Nigeria jihadists kill around 30 in reprisal attacks

Jihadists have killed around 30 fishermen in northeast Nigeria in retaliation for military bombardments that left scores of their fighters dead, anti-jihadist militia and fishermen told AFP.

The attacks were the latest on fishermen or farmers in remote parts of northeast Borno state, where Islamist militants are fighting a long-running conflict that has ebbed sharply in recent years.

Fighters allied with the Islamic State West Africa Province (ISWAP) stormed island areas on the Nigerian side of Lake Chad on Sunday and Monday, gathering up and shooting fishermen at close range, the sources said on Tuesday.

The killings appeared to be a revenge attack for air strikes on ISWAP camps by Nigeria’s military days earlier in which scores of jihadists and their families were killed, the sources said.

“ISWAP fighters came in speedboats to three islands and asked fishermen to assemble before opening fire on them,” militia leader Ibrahim Liman said.

“They killed many people and went after those who tried to flee, gunning them down.”

The militiaman, part of a local paramilitary unit that works with Nigeria’s armed forces against jihadists, said the search for bodies was still ongoing but the dead “exceed 30, no doubt”.

Fisherman Isa Danmakama who escaped the massacre told AFP by telephone he counted 28 bodies when he returned to search for his younger brother who was killed.

“I escaped by running and diving in the water amid the shooting,” Danmakama said.

“I returned later on Monday after the militants were gone to look for the body of my younger brother and I counted 28 bodies scattered,” he said.

Another fisherman Sallau Arzika who gave a similar account of the incident said the human loss was “huge”, without giving a definite toll.

Nigeria’s military did not immediately give a statement about the incident.

Umar Ari, another militiaman, said the militants were angry over aerial bombings on camps in Kirta Wulgo, Jibillaram, Sabon Tumbu “which caused heavy casualties among the terrorists.”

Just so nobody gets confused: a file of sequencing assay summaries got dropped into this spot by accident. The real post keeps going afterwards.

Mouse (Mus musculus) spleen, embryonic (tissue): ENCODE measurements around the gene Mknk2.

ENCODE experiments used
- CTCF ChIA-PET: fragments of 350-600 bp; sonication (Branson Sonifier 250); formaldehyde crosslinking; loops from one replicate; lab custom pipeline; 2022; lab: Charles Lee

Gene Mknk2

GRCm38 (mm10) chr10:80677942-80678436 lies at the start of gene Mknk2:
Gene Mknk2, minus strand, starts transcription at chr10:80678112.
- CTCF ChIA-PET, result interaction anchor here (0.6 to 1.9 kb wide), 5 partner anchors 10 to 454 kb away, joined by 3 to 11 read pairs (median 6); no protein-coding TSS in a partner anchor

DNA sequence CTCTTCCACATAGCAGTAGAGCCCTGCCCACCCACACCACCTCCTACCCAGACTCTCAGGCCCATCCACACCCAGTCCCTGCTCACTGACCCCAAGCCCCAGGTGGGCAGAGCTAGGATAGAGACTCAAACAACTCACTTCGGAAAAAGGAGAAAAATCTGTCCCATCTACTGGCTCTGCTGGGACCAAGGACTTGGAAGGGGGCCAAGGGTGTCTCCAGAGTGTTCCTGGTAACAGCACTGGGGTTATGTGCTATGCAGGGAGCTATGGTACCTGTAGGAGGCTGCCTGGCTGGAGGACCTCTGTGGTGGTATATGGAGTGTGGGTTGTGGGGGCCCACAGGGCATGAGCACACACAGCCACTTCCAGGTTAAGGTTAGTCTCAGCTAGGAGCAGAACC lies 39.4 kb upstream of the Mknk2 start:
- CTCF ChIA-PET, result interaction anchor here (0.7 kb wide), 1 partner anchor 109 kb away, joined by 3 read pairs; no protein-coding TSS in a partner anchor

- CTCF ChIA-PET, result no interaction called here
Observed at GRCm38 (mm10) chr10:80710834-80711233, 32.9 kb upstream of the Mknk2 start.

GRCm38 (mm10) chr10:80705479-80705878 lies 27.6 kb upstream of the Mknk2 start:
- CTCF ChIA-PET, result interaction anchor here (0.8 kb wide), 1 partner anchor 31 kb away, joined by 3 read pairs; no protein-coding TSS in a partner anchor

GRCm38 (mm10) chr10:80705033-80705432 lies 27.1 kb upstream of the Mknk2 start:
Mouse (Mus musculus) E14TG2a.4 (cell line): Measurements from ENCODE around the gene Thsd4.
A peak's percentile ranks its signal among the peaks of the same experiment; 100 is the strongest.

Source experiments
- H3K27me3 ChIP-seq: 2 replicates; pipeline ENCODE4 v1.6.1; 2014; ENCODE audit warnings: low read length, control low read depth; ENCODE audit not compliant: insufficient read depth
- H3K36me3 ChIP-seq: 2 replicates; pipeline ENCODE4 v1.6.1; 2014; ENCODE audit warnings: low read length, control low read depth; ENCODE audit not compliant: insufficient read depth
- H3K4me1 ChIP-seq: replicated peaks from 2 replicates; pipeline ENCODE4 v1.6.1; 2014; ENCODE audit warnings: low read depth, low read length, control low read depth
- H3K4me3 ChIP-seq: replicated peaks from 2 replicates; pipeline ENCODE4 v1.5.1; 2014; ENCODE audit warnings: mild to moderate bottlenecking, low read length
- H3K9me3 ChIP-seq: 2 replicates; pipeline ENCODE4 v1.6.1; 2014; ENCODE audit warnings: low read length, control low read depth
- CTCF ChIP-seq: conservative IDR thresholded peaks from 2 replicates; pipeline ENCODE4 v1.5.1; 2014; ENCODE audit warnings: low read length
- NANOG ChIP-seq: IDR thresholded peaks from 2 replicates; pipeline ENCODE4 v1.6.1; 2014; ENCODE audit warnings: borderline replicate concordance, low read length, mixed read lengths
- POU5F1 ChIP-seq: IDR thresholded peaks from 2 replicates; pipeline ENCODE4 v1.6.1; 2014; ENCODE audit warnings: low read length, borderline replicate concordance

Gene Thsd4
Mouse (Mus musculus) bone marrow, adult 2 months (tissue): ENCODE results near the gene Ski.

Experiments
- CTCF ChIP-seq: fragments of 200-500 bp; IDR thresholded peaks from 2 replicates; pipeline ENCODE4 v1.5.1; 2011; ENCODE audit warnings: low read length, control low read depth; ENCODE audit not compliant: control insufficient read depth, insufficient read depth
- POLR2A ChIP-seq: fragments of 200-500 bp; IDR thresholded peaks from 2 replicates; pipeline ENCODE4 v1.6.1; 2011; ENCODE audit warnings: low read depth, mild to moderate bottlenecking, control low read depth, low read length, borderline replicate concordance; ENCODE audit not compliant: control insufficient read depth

The jihadists accused the fishermen on three islands of providing the location of their camps to the military, Ari said.

“The fishermen fled the islands during the military operations and returned after the aerial attacks ended. That was why ISWAP believed they knew about the planned military attacks and labelled them traitors,” he said.

Since ISWAP split from Boko Haram in 2016, it has seized most of the territory previously controlled by the jihadist movement, including in Lake Chad where it has established a strong presence.

The group allowed fishermen and herders to fish and graze in its territory after paying a form of tax, providing it with a lucrative source of income.

ISWAP and rival Boko Haram have both increasingly targeted loggers, herders, farmers, fishermen and metal scrap collectors, accusing them of passing information to the military and the local militia fighting them.

Nigeria’s jihadist violence has killed over 40,000 people and displaced around two million from their homes in the northeast since 2009, according to the United Nations.

AFP

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